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City council invests £5m in bringing 50 homes back into use

The city council is to invest £5 million buying properties in Nottingham, so they can be rented out again as social housing.

It is hoped the scheme will help alleviate the current demand for social housing in the city, and could see around 50 houses all over the city brought back into public ownership.

Already, in the first tranche of the project, £2.85 million has been spent on buying 30 properties.

Now, after the Conservative Government lifted a long-opposed borrowing cap for buying social housing, Nottingham City Council has taken advantage and approved plans for the £5 million scheme.

The houses the city council buy will be former council houses which have been bought by tenants under right-to-buy.

Currently, people who live in council-owned housing have the right to buy their house from the council.

But if the private tenants later sell that property, the council is offered the first right of refusal to buy that house back.

The £5 million will be used to take up that offer, and then make any necessary improvements, in order to rent out the houses.

It will add to more than 500 new-build houses which the city council has built in the last five years with housing association Nottingham City Homes.

Councillor Jon Collins is the leader of the city council and represents the St Ann’s ward for Labour.

He said: “We had already begun buying homes in this way, spending £2.85m on over 30 properties to bring them back into our housing stock – and the lifting of the borrowing cap allows us to continue with the second phase of this programme.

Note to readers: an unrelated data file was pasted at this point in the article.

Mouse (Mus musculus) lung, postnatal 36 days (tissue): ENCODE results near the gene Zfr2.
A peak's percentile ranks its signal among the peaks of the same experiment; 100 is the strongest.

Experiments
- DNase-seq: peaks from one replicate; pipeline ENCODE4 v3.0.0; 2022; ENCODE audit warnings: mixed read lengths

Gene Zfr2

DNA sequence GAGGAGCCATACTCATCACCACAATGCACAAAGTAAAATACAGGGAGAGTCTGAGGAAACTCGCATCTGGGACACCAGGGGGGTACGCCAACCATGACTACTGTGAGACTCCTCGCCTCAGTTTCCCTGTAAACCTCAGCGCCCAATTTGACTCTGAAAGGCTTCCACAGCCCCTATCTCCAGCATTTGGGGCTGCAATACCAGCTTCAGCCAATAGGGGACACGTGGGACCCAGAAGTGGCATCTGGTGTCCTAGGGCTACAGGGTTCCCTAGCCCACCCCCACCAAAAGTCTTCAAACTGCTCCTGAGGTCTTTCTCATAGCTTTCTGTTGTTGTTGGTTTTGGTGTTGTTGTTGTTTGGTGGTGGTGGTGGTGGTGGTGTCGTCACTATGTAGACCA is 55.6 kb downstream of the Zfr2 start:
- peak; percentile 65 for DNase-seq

“With an ever-growing waiting list and the increasing problem of homelessness, we’re looking at every way possible to increase the number of affordable homes in the city. We have a legal duty to accommodate homeless people.

“We want to make sure we’re not housing these people in bed and breakfast because it’s four times more expensive than a normal rented house. Keeping people in bed and breakfast is incredibly expensive and it’s damaging to families and children.

“Buying houses in this way allows us to provide better accommodation much more quickly and cost-effectively than building from scratch, but having said that, we have completed 500 new homes in the last five years in partnership with Nottingham City Homes.

“Our Building a Better Nottingham programme is the biggest council house building programme for a generation, introducing new, high-quality homes in areas of high demand.”

“We also work alongside all social housing providers to enable more affordable homes to be built all over the city, and require developers of larger schemes to include affordable homes.”

Source: West Bridgford Wire

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Low-risk investment in social housing

There is a very interesting article by James Johnsen published on the civil society website which gives a great insight into investment in social housing and how it may fit into the future property market. This is an area of the market which is often dismissed as a low margin but the fact that these assets are backed by housing associations/local authorities, with rents guaranteed, offers an interesting opportunity.